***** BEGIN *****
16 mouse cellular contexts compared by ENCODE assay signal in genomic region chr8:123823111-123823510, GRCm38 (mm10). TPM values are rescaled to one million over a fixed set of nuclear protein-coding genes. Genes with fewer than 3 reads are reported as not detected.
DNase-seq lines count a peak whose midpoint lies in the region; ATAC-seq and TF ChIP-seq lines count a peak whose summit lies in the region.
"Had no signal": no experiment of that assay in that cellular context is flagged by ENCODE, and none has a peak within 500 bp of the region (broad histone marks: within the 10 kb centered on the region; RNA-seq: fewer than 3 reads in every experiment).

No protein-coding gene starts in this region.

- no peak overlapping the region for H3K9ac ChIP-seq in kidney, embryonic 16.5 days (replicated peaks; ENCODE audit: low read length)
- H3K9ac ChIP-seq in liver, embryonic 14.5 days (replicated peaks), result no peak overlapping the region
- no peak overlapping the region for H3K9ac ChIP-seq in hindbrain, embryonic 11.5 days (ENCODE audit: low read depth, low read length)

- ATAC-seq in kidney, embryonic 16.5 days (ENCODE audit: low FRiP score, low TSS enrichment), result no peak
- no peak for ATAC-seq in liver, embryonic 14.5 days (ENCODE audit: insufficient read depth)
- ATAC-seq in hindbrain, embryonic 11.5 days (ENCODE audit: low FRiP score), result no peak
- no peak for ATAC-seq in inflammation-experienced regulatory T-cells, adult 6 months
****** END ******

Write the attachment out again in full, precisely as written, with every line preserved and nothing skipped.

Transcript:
16 mouse cellular contexts compared by ENCODE assay signal in genomic region chr8:123823111-123823510, GRCm38 (mm10). TPM values are rescaled to one million over a fixed set of nuclear protein-coding genes. Genes with fewer than 3 reads are reported as not detected.
DNase-seq lines count a peak whose midpoint lies in the region; ATAC-seq and TF ChIP-seq lines count a peak whose summit lies in the region.
"Had no signal": no experiment of that assay in that cellular context is flagged by ENCODE, and none has a peak within 500 bp of the region (broad histone marks: within the 10 kb centered on the region; RNA-seq: fewer than 3 reads in every experiment).

No protein-coding gene starts in this region.

- no peak overlapping the region for H3K9ac ChIP-seq in kidney, embryonic 16.5 days (replicated peaks; ENCODE audit: low read length)
- H3K9ac ChIP-seq in liver, embryonic 14.5 days (replicated peaks), result no peak overlapping the region
- no peak overlapping the region for H3K9ac ChIP-seq in hindbrain, embryonic 11.5 days (ENCODE audit: low read depth, low read length)

- ATAC-seq in kidney, embryonic 16.5 days (ENCODE audit: low FRiP score, low TSS enrichment), result no peak
- no peak for ATAC-seq in liver, embryonic 14.5 days (ENCODE audit: insufficient read depth)
- ATAC-seq in hindbrain, embryonic 11.5 days (ENCODE audit: low FRiP score), result no peak
- no peak for ATAC-seq in inflammation-experienced regulatory T-cells, adult 6 months